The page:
Upper-Level Winds Scrub SpaceX Launch Attempt
By Space Coast Daily // February 10, 2015
Next Launch Attempt For the DSCOVR Mission Is Wednesday, Feb. 11, at 6:03 p.m.
ABOVE LIVESTREAM: Tune in to SpaceCoastDaily.com on Tuesday to watch the launch of DSCOVR. The live broadcast begins at 5 p.m. and the launch is scheduled for 6:03 p.m.
Upper-Level Winds Delay NOAA DSCOVR Launch
The next launch attempt of NOAA’s DSCOVR is on Wednesday at 6:03 p.m. EST, after upper-level winds scrubbed Tuesday’s attempt.
A SpaceX Falcon 9 will place the spacecraft on a course to L1, an area about a million miles from Earth. DSCOVR will provide critical data necessary for NOAA space weather forecasters to issue timely and accurate warnings of solar storms.
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SECOND ATTEMPT SET FOR ROCKET LANDING ON DRONE SHIP
BREVARD COUNTY • CAPE CANAVERAL AIR FORCE STATION – The next launch attempt for NOAA’s Deep Space Climate Observatory (DSCOVR) aboard a SpaceX Falcon 9 rocket will now be Tuesday, Feb. 10 at 6:05 p.m. EST with a backup launch opportunity on Wednesday, Feb. 11 at 6:03 p.m.
DSCOVR will provide critical data necessary for NOAA space weather forecasters to issue timely and accurate warnings of solar storms that have the potential to disrupt major public infrastructure systems such as power grids, telecommunications, aviation and GPS.
NASA, NOAA, the U.S. Air Force and SpaceX have issued the following statement:
“The next launch attempt for the DSCOVR mission will now be Tuesday, Feb. 10, at 6:05 p.m. EST with a backup launch opportunity on Wednesday, Feb 11 at 6:03 p.m. Weather for an attempt on Monday, Feb 9 is unfavorable.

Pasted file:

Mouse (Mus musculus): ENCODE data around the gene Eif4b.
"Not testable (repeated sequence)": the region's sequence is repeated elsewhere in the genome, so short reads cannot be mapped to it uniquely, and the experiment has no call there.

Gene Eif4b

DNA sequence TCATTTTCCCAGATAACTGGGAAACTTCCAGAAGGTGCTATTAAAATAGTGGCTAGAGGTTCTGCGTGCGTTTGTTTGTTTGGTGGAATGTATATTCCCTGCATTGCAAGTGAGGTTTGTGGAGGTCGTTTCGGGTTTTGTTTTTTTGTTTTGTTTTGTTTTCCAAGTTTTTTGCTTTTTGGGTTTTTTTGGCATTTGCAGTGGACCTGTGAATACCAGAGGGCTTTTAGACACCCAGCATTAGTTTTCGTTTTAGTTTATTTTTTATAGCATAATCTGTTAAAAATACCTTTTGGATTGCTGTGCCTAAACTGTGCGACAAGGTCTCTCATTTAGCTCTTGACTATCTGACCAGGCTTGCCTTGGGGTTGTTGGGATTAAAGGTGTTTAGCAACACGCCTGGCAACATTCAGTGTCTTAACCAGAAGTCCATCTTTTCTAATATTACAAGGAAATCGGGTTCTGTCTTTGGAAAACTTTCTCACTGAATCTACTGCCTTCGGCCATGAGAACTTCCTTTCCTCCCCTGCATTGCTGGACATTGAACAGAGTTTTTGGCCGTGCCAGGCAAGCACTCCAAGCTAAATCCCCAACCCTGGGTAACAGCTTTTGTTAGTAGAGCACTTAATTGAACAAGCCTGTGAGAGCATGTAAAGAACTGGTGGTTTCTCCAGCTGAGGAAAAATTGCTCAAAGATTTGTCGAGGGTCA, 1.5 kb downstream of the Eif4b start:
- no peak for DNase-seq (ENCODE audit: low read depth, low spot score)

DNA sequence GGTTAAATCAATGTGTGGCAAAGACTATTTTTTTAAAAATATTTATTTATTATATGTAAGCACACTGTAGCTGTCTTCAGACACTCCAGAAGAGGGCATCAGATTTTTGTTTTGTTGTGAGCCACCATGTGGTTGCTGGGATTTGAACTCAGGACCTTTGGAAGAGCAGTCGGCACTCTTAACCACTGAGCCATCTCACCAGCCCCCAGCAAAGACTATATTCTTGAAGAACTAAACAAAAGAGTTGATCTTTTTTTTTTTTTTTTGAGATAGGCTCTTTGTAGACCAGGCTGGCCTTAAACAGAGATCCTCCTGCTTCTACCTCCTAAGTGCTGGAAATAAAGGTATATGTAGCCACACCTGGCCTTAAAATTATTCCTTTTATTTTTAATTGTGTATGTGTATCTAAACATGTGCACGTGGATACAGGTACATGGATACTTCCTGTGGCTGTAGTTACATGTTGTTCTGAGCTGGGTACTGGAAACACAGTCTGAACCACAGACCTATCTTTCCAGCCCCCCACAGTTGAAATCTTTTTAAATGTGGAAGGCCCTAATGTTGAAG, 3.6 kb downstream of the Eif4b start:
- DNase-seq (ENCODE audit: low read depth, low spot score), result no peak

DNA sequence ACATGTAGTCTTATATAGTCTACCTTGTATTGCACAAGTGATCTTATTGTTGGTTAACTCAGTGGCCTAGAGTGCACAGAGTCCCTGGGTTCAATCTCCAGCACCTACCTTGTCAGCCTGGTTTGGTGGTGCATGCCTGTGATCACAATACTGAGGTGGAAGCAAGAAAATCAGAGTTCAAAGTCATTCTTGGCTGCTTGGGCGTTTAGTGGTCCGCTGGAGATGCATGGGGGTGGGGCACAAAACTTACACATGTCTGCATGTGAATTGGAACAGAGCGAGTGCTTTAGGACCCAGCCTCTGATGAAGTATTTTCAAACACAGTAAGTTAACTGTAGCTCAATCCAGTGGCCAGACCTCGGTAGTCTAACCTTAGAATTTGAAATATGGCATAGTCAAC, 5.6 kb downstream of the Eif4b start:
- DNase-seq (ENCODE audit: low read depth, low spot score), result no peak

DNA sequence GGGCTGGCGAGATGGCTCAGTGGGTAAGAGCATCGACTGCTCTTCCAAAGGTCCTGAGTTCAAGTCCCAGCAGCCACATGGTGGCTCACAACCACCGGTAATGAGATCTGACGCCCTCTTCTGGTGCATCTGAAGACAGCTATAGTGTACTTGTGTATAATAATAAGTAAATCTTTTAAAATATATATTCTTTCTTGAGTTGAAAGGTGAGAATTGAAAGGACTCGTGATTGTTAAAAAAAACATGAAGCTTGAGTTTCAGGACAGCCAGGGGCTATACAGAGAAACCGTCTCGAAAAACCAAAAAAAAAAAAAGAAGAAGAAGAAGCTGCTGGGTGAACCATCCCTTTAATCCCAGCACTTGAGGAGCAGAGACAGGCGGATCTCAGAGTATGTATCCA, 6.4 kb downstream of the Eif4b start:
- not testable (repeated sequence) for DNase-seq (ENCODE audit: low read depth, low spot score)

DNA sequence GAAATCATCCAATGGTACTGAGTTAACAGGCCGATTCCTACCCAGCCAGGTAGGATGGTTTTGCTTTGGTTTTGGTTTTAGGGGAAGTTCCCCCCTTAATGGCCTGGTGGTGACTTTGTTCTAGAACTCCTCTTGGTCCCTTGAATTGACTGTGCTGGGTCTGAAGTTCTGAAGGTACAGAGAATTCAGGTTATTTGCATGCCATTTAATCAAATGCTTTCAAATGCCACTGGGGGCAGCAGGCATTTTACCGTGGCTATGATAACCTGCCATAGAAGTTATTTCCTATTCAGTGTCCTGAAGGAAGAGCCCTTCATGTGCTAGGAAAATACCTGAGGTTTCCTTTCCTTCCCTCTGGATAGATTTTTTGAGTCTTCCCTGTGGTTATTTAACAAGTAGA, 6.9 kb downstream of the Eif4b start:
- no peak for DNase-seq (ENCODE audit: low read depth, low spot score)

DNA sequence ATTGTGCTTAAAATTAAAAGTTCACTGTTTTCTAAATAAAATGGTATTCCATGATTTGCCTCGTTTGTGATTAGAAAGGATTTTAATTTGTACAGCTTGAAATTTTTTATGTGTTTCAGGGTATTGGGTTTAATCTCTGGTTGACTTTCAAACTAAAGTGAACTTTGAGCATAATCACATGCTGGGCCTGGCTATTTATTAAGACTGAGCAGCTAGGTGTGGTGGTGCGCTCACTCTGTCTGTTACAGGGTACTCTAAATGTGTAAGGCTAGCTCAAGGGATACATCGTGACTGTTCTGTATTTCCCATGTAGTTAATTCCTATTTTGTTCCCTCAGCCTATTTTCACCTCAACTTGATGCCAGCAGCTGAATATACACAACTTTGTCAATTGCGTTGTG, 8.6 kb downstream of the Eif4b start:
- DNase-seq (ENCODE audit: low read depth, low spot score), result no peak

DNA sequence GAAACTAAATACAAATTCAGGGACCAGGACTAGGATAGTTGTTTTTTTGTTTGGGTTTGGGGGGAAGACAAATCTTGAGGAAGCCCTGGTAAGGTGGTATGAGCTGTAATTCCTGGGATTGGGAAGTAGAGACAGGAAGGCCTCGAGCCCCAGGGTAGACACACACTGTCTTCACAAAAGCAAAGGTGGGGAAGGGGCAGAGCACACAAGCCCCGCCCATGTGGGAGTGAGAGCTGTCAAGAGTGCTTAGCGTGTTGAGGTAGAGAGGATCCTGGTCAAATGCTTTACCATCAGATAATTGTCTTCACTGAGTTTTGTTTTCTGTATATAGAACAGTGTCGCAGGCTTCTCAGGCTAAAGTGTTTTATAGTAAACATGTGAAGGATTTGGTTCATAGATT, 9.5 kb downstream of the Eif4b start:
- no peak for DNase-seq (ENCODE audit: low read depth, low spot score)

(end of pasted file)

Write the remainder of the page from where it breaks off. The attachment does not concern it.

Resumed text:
“If that attempt were to scrub for weather, we would lose either the Tuesday or Wednesday launch opportunity due to crew rest requirements for the Air Force. Teams will target launch on Tuesday with a backup of Wednesday as weather is more favorable on both of those days. While it is not required for flight, SpaceX will leverage the extra time to replace a video transmitter on the first stage in advance of the next attempt.”
WATCH LIVE the SpaceX launch live on SpaceCoastDaily.com on Tuesday beginning at 5 p.m. EST, courtesy of NASA TV.
DSCOVR is a partnership between NOAA, NASA and the U.S. Air Force and will maintain the nation’s solar wind observations capability.
These observations are critical to the accuracy and lead time of NOAA’s space weather alerts, forecasts, warnings and space weather events like geomagnetic storms caused by changes in solar wind.
SECOND ATTEMPT FOR ROCKET LANDING ON DRONE SHIP
ABOVE VIDEO: SpaceX released this dramatic footage of its booster rocket trying to land on a floating barge in the Atlantic, an unprecedented attempt that ended in a fiery explosion.
SpaceX will make a second attempt to make a rocket landing on a floating platform in the Atlantic Ocean.
Once the launch is complete, the SpaceX Falcon 9 rocket will attempt a landing on “Just Follow the Instructions” — an autonomous spaceport drone ship located about 370 miles off the Brevard County coast.
It is the second time that SpaceX will attempt to land the Falcon 9 first stage on the drone ship.
A Jan. 10 attempt ended with the booster crashing into the landing platform and exploding into a fireball.
The barge landings are the next step in SpaceX’s effort to make the Falcon 9 rocket’s first stage reusable.
SpaceX CEO and founder Elon Musk said that try was “Close, but no cigar.”
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